In three months Cincinnatian Robert Rack Jr. overcame marauding monkeys, jealously guarded handwritten records, generations of legal tradition and almost overwhelming demand when he introduced mediation in Indian trial courts.
"I am optimistic that we have created a model judicial mediation program that will be accepted, sustained and replicable," Rack told mentor and outgoing India Supreme Court Chief Justice R. C. Lahoti. "With active supervision by the Delhi High Court and the India Supreme Court, failure is unlikely and there is potential for increasing success."
Now it's up to Lahoti's successor and others in the Indian legal system to maintain, improve and expand the program to other states.
Rack is chief mediator for the U.S. Court of Appeals for the 6th Circuit, based in Cincinnati. There he and four colleagues help parties in civil suits settle their differences after trials but before costly full appeals. Settlements also reduce caseloads for frequently shorthanded appellate judges.
Rack's approach spread to other American federal courts and drew the attention of Chief Justice Lahoti, who persuaded colleagues to invite the California-based Institute for the Study and Development of Legal Systems to create a model pre-trial mediation center for India.
The chief justice and others knew Rack from earlier work in India and two Lahoti visits to Cincinnati that included Rack's mediation service and other local mediators. Steve Mayo, executive director of the institute — a lawyer but not a mediator — had worked with Rack and asked him to do the job.
"What they were trying to do is what I had had been doing for years," Rack said.
But the previous effort involved Indian local trial courts rather than multi-state appeals courts. So when the invitation came, "I felt I should try to do it," Rack said.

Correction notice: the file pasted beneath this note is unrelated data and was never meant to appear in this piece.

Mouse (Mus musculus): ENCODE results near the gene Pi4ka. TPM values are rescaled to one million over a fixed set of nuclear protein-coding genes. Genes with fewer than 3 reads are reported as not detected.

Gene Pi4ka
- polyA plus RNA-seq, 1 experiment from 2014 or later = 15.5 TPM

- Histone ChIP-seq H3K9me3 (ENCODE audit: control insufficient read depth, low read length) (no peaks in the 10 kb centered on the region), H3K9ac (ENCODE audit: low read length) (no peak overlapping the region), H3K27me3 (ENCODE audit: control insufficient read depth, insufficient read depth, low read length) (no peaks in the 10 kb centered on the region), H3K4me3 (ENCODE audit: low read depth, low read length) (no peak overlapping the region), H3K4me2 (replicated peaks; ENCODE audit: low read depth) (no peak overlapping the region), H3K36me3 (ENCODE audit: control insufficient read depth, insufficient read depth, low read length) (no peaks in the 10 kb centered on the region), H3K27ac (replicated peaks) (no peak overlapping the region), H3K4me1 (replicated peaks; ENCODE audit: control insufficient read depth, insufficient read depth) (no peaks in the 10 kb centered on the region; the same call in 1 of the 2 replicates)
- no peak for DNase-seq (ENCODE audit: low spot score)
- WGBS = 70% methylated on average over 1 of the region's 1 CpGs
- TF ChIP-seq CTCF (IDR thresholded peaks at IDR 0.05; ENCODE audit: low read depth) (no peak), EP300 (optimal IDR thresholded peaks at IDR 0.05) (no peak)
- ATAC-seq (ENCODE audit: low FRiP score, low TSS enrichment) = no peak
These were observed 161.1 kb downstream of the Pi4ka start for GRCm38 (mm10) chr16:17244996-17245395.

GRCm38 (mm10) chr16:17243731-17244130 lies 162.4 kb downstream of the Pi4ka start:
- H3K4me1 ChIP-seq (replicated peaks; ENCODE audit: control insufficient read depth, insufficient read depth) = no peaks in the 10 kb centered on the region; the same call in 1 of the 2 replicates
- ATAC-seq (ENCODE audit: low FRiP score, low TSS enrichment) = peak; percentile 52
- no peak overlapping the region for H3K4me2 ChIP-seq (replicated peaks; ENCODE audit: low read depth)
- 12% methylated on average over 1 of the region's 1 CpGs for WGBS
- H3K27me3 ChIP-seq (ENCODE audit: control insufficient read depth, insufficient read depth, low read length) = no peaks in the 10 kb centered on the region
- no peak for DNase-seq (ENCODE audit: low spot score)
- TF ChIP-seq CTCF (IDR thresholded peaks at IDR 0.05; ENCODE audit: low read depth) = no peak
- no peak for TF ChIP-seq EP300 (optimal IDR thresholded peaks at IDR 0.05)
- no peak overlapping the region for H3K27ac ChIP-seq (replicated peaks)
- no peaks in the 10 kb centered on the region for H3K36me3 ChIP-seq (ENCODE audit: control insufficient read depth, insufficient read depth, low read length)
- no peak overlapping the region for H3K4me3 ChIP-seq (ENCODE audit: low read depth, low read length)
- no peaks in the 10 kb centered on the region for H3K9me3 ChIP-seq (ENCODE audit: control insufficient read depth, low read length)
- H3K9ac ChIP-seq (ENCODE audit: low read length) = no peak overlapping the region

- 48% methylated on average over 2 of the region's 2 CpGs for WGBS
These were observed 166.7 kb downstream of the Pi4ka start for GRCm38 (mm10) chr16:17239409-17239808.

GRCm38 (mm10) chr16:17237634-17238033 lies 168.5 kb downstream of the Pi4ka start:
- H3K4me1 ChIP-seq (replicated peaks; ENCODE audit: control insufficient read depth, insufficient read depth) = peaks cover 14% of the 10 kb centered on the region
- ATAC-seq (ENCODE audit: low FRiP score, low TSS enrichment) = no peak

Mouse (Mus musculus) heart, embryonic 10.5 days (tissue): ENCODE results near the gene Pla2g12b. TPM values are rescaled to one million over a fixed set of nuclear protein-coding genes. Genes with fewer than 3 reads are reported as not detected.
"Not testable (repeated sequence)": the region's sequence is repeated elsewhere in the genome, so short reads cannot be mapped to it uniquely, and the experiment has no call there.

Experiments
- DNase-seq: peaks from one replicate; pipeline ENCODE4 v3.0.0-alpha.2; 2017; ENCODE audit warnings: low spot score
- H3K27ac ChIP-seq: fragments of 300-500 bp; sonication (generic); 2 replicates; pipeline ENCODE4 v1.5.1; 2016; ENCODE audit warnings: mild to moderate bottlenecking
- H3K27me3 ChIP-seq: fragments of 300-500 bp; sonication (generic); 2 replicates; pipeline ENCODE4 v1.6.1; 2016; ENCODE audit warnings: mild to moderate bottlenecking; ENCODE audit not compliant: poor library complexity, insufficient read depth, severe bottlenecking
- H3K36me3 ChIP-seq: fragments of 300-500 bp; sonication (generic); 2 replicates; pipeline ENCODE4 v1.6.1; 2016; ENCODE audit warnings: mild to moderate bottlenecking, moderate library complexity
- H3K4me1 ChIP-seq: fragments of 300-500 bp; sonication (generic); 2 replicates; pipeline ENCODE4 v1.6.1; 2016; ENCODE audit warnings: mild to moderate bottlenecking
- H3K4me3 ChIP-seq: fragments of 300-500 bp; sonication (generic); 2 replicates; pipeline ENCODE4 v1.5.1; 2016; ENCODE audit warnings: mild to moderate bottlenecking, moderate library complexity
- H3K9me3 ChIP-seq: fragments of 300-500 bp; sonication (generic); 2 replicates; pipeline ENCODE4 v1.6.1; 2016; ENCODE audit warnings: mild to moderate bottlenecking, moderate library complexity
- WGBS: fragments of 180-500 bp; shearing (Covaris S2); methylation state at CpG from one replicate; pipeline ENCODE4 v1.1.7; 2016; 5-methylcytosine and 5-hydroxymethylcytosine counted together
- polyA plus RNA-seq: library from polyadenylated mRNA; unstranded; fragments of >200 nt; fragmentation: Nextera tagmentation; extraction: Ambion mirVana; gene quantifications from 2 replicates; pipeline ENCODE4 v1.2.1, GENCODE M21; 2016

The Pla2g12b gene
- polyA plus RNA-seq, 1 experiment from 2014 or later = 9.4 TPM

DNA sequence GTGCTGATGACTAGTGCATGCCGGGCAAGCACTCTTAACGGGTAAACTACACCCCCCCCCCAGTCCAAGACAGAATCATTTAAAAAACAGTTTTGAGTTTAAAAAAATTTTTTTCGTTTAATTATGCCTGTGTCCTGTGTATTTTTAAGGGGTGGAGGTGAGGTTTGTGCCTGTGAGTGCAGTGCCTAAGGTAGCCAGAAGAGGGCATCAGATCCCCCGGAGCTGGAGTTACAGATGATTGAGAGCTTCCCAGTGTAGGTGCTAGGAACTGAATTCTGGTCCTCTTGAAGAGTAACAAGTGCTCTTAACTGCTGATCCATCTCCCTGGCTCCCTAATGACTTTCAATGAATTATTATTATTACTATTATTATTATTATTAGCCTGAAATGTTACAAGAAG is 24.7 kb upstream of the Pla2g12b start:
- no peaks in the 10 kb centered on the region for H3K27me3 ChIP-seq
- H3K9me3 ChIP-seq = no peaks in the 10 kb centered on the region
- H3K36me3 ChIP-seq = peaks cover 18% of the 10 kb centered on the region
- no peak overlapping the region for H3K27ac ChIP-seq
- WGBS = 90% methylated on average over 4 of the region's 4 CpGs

Judge Danny Boggs of the 6th U.S. Circuit Court of Appeals gave Rack a three-month administrative leave, and Rack's Cincinnati colleagues picked up the slack.
"Lots of people had to work to make it possible for me to do this," Rack said.
Rack, Mayo and institute colleague Dave Shlachter arrived Aug. 1. The immediate challenge was to train judges as part-time mediators, rather than training lawyers or non-lawyers, as in typical mediation programs.
"I've never done a model like this before," Rack said. "I've never seen this model before. ... I was making this up pretty fast."
Most judges find it hard to shift from handing down decisions to helping others resolve differences, but overall it was a great idea because Indian judges possess unique status and respect, Rack said.
"To introduce mediation to this country, it would be better for judges to be doing it," he said.
Rack trained 18 judges as mediators, set up supportive administrative systems, helped design and dedicate the new mediation center in a wing of the district trial court in New Delhi, and oversaw initial mediations.
His plan for classroom work, followed by closely observed initial mediations and follow-up training, was overwhelmed by an initial request for local trial judges to send civil cases for mediation.